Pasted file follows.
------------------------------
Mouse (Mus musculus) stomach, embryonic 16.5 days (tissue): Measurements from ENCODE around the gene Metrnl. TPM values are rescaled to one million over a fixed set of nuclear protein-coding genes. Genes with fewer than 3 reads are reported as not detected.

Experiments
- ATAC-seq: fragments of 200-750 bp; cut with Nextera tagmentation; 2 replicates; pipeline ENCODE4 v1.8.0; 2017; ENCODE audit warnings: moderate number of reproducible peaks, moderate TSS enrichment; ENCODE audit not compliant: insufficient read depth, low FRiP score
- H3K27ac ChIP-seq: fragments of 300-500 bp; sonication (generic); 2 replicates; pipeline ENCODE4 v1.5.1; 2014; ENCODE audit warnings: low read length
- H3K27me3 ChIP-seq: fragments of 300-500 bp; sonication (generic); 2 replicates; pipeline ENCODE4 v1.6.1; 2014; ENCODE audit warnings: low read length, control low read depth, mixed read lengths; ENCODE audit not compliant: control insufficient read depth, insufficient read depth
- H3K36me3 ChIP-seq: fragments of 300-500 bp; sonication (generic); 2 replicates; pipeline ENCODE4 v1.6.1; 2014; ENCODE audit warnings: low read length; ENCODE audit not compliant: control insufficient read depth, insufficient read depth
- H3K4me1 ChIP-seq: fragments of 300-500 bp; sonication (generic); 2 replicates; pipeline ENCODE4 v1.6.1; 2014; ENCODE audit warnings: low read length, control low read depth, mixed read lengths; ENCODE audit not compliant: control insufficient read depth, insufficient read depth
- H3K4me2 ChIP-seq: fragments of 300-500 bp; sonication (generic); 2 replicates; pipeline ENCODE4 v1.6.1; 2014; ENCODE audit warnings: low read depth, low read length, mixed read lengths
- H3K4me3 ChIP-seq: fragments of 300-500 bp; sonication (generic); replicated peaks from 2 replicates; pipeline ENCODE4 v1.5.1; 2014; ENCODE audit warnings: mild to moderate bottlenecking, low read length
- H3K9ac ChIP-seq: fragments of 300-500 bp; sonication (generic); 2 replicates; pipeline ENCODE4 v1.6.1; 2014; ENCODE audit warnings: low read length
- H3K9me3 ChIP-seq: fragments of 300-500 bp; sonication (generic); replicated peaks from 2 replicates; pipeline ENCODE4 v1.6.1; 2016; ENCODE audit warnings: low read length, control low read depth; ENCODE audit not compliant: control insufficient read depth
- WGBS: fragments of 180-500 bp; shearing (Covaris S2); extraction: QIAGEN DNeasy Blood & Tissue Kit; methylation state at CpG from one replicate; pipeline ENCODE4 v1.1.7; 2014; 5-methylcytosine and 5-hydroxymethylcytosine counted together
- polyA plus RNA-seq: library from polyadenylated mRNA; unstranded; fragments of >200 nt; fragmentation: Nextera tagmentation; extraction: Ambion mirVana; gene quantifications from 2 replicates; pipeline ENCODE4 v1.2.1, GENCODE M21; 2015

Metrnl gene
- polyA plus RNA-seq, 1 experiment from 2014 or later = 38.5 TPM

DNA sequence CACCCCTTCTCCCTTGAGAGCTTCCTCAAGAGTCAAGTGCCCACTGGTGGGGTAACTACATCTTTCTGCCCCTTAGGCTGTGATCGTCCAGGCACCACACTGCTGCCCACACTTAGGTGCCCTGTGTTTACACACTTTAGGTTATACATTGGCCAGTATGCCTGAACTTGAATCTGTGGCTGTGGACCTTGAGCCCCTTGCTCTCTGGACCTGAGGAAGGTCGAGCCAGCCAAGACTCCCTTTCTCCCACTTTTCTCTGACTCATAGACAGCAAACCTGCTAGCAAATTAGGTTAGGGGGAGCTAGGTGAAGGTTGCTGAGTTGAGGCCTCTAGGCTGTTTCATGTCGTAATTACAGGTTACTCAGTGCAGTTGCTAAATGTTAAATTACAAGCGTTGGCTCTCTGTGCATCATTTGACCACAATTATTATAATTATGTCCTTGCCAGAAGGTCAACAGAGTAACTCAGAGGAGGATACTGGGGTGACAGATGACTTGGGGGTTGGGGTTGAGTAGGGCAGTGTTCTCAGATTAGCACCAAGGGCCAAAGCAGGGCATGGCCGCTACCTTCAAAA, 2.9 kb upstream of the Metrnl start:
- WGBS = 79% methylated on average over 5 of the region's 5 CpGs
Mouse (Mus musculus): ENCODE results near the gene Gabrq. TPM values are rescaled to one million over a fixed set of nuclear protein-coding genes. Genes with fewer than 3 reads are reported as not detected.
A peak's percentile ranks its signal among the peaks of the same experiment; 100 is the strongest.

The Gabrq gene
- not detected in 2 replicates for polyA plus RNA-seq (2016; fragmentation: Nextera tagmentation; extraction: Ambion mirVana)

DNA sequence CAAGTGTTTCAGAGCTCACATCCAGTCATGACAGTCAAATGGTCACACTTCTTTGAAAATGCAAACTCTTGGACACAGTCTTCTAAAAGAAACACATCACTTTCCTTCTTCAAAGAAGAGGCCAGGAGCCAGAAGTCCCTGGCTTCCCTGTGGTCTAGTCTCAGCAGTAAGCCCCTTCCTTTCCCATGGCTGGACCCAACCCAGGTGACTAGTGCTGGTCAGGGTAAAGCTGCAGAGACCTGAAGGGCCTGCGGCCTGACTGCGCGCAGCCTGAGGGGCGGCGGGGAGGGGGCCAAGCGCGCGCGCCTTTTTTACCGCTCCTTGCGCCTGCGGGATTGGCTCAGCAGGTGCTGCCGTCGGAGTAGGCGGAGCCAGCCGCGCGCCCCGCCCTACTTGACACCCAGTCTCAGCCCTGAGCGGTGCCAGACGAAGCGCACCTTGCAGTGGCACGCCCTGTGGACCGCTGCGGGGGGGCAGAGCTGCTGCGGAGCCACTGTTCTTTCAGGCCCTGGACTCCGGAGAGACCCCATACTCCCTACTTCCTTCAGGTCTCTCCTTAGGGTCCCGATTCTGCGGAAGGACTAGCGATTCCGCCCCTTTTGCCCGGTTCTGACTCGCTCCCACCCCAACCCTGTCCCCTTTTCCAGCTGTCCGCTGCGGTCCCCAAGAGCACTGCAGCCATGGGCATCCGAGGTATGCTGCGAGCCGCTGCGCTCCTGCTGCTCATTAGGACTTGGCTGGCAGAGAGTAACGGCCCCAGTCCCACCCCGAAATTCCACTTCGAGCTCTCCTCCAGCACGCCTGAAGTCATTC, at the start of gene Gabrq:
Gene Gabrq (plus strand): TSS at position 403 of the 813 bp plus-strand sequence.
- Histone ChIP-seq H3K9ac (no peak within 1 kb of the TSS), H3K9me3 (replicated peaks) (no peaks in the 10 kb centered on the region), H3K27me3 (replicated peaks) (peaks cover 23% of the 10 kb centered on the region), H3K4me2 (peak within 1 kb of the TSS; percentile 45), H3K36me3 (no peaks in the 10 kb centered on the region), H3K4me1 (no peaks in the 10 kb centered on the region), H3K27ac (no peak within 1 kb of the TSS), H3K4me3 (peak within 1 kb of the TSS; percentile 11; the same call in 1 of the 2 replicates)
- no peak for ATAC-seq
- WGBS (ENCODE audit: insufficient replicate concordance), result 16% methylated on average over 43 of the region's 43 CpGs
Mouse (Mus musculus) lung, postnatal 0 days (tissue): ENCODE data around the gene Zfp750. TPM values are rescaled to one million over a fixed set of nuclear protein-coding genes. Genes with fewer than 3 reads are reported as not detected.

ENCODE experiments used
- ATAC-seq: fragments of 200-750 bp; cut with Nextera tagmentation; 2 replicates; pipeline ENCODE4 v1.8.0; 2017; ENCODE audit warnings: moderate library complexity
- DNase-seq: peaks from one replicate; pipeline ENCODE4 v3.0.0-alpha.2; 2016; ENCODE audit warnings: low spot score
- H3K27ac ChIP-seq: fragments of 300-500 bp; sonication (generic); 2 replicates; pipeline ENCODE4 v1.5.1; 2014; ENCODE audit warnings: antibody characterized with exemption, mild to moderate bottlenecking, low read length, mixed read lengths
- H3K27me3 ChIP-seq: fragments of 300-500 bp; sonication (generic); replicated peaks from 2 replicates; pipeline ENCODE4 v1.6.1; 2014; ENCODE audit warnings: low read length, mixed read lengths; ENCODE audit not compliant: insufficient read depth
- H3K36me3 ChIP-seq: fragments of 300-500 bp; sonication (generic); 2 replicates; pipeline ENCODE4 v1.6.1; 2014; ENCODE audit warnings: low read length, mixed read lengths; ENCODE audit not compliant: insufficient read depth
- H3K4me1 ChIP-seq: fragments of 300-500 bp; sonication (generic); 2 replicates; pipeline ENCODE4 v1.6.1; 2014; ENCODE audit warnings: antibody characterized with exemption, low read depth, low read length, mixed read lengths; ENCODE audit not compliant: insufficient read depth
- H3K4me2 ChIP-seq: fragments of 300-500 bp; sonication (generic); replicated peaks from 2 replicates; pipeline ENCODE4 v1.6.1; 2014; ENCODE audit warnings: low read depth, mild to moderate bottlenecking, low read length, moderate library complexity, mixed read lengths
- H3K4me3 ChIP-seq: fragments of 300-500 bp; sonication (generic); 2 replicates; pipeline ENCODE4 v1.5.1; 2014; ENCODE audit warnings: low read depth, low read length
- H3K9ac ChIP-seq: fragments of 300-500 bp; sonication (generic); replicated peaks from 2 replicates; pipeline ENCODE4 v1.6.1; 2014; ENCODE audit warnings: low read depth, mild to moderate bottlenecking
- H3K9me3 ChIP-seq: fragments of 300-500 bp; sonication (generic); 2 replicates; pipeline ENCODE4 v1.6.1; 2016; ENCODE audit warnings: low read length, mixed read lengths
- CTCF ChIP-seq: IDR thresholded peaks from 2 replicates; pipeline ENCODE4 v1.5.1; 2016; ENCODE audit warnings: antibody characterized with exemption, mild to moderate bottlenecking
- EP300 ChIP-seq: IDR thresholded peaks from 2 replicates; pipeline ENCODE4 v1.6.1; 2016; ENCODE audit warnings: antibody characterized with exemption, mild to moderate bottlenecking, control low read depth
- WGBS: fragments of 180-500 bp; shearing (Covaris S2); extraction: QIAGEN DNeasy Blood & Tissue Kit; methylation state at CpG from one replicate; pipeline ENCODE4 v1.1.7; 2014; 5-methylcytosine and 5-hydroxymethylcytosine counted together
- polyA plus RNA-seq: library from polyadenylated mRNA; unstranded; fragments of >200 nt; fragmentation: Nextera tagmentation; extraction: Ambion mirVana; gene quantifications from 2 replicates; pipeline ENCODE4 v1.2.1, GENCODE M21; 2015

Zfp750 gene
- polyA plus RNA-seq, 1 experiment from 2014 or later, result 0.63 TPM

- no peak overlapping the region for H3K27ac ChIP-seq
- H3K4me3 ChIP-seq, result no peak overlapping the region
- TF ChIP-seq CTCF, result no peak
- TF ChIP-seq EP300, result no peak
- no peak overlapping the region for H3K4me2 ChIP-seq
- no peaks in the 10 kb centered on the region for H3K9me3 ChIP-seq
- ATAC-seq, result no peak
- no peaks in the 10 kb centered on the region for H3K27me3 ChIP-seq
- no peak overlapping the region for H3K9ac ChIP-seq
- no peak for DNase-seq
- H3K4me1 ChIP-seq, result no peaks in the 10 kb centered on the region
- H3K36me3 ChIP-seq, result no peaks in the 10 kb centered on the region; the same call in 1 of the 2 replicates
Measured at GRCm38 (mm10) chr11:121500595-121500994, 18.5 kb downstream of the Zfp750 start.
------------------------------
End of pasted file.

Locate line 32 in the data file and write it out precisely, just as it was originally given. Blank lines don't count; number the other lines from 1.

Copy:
- H3K27me3 ChIP-seq: fragments of 300-500 bp; sonication (generic); replicated peaks from 2 replicates; pipeline ENCODE4 v1.6.1; 2014; ENCODE audit warnings: low read length, mixed read lengths; ENCODE audit not compliant: insufficient read depth